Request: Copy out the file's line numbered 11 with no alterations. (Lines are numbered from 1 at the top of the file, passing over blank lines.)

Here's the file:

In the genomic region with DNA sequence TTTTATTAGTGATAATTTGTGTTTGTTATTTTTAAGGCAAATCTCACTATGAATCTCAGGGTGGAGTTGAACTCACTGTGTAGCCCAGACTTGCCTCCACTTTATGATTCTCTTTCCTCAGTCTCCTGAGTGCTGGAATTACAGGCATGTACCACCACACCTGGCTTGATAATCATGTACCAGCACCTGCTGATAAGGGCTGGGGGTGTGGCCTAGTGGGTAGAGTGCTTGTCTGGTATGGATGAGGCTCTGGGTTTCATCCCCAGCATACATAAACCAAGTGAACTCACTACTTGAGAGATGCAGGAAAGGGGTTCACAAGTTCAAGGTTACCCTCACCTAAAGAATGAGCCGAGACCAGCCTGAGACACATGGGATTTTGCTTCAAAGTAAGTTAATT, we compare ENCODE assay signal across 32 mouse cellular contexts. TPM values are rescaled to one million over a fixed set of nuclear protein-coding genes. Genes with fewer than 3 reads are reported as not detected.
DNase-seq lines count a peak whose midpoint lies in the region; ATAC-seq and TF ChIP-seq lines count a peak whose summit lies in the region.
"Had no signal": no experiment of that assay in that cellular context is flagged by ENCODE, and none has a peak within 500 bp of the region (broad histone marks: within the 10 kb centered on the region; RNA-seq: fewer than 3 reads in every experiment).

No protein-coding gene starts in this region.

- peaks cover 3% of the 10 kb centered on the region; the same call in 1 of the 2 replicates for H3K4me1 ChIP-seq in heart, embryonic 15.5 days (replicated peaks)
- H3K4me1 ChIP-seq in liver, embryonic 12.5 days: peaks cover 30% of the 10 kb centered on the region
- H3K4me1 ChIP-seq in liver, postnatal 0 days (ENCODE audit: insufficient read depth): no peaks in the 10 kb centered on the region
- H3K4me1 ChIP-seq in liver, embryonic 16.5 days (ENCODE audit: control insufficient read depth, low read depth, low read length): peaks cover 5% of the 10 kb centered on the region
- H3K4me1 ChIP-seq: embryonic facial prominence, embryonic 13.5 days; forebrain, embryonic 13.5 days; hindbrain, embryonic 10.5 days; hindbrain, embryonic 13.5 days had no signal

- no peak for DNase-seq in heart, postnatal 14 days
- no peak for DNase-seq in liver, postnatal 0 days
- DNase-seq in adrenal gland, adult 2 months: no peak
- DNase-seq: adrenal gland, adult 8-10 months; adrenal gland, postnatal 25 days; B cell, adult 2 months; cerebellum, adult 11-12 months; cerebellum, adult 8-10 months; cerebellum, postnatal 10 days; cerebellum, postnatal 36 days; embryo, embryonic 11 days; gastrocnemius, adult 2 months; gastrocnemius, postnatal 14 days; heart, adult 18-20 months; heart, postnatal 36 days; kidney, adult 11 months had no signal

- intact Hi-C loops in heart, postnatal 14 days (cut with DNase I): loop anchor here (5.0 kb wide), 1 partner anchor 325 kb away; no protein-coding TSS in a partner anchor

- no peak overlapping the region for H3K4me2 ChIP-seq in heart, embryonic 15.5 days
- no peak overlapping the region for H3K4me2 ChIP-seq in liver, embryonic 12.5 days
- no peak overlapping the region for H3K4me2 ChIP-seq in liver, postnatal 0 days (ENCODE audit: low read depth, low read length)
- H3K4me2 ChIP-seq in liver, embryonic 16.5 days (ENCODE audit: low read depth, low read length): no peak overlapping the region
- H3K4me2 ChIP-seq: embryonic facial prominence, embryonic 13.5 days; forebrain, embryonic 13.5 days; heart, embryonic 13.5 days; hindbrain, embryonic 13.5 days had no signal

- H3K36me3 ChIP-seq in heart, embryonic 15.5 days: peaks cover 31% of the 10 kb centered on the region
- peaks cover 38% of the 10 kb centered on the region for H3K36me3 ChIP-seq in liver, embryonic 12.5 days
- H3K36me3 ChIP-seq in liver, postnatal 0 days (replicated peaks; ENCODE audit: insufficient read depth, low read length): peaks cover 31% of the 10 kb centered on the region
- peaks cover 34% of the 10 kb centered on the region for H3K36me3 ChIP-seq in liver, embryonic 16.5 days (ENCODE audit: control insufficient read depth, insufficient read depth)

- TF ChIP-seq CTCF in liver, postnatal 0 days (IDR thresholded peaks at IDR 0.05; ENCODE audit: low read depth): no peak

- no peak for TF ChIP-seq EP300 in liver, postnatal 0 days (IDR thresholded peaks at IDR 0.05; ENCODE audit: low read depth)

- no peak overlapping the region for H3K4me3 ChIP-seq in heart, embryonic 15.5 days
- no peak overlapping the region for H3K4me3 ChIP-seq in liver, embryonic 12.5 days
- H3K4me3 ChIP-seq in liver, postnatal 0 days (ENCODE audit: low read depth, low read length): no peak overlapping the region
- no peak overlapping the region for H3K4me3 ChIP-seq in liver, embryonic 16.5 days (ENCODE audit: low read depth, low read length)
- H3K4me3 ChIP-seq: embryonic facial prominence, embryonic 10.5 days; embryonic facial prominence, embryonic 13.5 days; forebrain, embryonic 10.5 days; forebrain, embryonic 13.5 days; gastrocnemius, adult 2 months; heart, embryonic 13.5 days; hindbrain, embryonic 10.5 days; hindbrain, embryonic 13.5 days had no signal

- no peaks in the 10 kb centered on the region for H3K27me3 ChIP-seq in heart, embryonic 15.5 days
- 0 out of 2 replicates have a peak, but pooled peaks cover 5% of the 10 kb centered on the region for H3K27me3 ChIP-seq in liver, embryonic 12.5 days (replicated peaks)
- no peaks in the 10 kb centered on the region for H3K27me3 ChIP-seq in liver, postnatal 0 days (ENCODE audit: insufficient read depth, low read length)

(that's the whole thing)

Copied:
- no peak for DNase-seq in liver, postnatal 0 days